tue 23/07/2019

melodrama

The Best Films Out Now

There are films to meet every taste in theartsdesk's guide to the best movies currently on release. In our considered opinion, any of the titles below is well worth your attention.Apollo 11 ★★★★ Archive documentary on first moon landing is an awe-...

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The Aftermath review - it looks great but it lacks bite

Is it time for the rebirth of the old-fashioned wartime weepie? If so, this time next year The Aftermath will be dragging a clanking heap of statuettes round Hollywood, attached to the rear bumper of its 1940s army staff car. If not…A cynical person...

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An Impossible Love review - toxic romance across the years

This is a love that begins sweetly, turns terrible, and is told with unflinching directness. Directed by Catherine Corsini, An Impossible Love is based on a novel by Christine Angot (known in France, and increasingly elsewhere, for her powerful...

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Isabeau, Opera Holland Park review - Mascagni's lumpy Godiva-ride rarity

Valiant Opera Holland Park, always taking up the gauntlet for Italian operas which should mostly never be staged again. Worst was Zandonai's Francesca da Rimini, where musical ambition vastly outruns technique and inspiration. Mascagni's Iris with...

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Tosca, Welsh National Opera review - ticking the traditionalist boxes

Opera-lovers: if you’ve finally had enough of the wheelchairs and syringes, the fifties skirts and heels, the mobile phones and the white box sets, and the rest of the symbolic paraphernalia of the right-on modern opera production, pop along to the...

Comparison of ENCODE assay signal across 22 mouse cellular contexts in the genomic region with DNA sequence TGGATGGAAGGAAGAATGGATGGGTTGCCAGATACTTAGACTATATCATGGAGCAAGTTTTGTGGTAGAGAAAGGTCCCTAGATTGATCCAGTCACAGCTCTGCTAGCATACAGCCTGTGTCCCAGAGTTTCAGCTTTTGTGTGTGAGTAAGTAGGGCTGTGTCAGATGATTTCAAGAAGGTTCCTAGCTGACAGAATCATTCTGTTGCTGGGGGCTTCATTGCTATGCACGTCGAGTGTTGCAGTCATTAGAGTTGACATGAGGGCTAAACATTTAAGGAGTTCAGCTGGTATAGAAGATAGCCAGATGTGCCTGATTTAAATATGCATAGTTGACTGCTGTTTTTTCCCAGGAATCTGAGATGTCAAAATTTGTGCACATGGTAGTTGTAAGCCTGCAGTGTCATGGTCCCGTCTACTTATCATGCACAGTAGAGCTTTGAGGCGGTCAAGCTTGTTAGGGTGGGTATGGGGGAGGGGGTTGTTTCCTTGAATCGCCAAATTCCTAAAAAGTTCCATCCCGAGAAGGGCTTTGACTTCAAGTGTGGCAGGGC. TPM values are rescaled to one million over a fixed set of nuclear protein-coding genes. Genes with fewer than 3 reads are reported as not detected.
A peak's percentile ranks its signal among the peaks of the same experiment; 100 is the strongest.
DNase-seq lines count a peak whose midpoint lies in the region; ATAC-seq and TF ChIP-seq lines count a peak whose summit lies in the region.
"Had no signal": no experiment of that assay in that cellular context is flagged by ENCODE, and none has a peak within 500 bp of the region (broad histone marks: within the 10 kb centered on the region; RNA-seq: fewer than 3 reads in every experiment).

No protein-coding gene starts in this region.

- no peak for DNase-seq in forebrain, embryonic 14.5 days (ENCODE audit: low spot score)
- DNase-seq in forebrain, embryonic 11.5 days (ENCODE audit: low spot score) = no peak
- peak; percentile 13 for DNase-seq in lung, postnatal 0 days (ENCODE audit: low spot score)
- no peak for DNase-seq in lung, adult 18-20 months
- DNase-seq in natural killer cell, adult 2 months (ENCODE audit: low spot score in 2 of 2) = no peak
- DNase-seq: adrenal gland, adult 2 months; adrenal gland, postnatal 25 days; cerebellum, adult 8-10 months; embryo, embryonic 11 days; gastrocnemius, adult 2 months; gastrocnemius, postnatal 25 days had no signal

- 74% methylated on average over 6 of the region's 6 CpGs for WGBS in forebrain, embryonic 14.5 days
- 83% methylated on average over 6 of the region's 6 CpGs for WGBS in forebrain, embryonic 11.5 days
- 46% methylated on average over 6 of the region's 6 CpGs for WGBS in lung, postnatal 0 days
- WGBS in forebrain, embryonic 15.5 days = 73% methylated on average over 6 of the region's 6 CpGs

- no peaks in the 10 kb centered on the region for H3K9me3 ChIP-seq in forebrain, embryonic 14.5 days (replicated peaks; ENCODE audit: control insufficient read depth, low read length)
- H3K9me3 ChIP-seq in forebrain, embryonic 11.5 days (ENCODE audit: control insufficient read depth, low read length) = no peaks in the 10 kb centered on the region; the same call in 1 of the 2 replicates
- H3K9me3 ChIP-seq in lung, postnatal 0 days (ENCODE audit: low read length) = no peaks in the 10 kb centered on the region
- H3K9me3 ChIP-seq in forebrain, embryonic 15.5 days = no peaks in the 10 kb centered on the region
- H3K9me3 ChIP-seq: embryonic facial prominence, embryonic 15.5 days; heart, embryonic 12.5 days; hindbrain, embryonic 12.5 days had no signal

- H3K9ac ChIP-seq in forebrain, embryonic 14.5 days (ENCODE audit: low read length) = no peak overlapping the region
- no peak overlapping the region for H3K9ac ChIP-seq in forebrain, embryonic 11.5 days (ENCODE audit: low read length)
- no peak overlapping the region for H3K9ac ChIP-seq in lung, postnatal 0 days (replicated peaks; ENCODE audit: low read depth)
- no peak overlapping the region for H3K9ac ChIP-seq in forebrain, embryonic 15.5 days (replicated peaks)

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Doctor Foster, Series 2, BBC One review - belief suspended for a pacy and tense return

They say that living well is the best revenge. To be fair, they also say it’s a dish best served cold and I’m pretty sure they’re thinking of gazpacho, so I’m not entirely clear how much real meaning is to be found in these dictums. I’m also not...

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Coming soon: trailers to the next big films

Summer's here, which can only mean Hollywood blockbusters. But it's not all Spider-Man, talking apes and World War Two with platoons of thespians fighting on the beaches. There's comedy, a saucy menage-à-trois, a film about golf and even a ghost...

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My Cousin Rachel review - du Maurier remake too florid by half

From the breathless questions posed at the beginning onwards, My Cousin Rachel charges forward like one of leading man Sam Claflin's fast-galloping steeds. Presumably eager not to let this period potboiler become staid, director Roger Michell swoops...

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An Octoroon review - slavery reprised as melodrama in a vibrantly theatrical show

Make no mistake about it, Branden Jacobs-Jenkins is a playwright to watch. London receives its first opportunity to appraise his vibrant, quizzical talent with this production of An Octoroon, for which he received an OBIE in 2014 (jointly with his...

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Blu-ray: Mildred Pierce

Joan Crawford’s towering, lauded and Oscar-awarded lead performance in Michael Curtiz’s powerful 1945 film Mildred Pierce has the potential to diminish appreciation of the film as a whole. It can be watched for her career-reviving depiction of the...

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DVD: The Spring River Flows East

There’s rich irony in the timelining of 1940s Chinese blockbuster The Spring River Flows East. Cai Chusheng and Zheng Junli’s melodrama dates its 14-year timespan – events unroll from 1931 to the end of the war in 1945 – with reference to the...

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CD: Ben Chatwin - Heat & Entropy

Ben Chatwin's music speaks loudly of solitude. He lives and records on the coast of the Firth of Forth, just outside Edinburgh – not exactly the most isolated of spots, but it's not hard to hear in his waves of texture and simple repeated motifs the...

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